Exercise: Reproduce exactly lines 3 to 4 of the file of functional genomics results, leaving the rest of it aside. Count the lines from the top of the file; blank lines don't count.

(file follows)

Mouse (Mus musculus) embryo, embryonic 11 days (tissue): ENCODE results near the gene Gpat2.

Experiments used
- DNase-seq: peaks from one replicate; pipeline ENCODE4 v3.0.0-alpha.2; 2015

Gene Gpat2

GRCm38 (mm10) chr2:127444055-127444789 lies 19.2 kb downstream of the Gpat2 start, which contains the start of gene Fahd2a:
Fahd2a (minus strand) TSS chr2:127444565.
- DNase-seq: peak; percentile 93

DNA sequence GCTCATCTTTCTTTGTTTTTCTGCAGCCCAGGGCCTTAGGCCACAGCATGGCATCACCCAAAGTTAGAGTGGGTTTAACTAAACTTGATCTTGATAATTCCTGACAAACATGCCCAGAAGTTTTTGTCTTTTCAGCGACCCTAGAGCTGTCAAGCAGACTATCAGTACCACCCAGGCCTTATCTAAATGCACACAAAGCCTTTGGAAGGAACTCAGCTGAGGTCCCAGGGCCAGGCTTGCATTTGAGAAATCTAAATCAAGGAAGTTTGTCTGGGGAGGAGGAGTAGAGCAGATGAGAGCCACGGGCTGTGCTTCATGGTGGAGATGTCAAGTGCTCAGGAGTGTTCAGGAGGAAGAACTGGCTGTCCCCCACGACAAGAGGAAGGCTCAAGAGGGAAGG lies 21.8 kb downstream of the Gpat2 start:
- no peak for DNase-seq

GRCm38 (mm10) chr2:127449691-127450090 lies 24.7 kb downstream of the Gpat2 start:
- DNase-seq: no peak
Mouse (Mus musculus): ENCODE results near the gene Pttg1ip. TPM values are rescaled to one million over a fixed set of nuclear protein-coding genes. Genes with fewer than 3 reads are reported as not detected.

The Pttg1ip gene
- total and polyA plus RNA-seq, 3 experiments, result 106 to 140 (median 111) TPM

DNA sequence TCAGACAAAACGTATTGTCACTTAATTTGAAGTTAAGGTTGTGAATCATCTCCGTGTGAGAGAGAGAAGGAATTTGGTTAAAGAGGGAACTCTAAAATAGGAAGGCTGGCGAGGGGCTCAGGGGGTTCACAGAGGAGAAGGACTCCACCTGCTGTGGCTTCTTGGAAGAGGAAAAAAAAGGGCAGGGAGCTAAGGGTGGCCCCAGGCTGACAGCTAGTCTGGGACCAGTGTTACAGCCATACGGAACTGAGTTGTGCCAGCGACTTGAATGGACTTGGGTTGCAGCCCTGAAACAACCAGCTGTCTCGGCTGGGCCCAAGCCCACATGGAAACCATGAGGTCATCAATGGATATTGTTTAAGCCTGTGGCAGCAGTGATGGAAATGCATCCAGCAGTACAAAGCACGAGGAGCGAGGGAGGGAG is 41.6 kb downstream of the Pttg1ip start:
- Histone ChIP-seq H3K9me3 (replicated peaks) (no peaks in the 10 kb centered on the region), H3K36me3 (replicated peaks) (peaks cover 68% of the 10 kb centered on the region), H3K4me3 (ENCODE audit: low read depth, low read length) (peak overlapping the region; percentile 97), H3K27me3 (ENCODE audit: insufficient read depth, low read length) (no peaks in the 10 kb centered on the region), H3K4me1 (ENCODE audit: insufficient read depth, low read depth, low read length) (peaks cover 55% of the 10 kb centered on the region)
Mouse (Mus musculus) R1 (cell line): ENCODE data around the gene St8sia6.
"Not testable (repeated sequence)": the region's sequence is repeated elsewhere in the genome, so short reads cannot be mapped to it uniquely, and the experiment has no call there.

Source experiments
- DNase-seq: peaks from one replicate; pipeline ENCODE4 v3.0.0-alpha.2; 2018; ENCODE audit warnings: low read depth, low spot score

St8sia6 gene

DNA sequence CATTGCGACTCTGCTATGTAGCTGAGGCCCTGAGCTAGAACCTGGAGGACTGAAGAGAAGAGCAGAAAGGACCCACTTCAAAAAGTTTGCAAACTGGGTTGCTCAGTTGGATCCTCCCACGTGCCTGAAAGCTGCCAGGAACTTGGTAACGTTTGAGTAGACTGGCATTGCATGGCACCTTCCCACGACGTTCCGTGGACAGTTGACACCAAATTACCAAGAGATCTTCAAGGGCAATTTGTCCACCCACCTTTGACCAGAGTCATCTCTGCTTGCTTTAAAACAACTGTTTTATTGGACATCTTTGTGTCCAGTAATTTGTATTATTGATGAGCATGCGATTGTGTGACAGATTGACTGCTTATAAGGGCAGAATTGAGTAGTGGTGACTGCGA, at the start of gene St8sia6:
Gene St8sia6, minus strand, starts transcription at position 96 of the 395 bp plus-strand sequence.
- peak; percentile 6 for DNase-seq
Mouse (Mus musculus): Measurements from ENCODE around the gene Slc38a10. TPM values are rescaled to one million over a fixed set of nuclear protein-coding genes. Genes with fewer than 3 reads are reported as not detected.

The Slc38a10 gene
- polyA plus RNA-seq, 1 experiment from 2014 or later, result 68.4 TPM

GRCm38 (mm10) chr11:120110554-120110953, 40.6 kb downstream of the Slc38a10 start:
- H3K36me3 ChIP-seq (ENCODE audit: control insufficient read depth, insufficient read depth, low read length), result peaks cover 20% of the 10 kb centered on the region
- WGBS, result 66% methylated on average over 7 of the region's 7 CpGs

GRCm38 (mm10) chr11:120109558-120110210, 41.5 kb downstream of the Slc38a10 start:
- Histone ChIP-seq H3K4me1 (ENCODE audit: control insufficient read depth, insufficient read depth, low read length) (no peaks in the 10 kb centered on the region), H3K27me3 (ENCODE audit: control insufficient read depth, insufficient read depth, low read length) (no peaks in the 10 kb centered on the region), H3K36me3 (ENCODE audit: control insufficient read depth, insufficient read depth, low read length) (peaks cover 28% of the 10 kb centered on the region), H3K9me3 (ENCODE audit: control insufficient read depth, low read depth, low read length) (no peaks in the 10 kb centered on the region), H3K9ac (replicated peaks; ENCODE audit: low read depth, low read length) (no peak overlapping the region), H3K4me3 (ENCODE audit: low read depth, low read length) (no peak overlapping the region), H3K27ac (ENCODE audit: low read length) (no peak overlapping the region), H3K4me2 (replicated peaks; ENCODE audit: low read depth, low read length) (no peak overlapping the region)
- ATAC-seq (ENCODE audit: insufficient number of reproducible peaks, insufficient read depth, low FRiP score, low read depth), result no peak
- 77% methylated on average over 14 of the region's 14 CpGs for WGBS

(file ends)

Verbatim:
- DNase-seq: peaks from one replicate; pipeline ENCODE4 v3.0.0-alpha.2; 2015

Gene Gpat2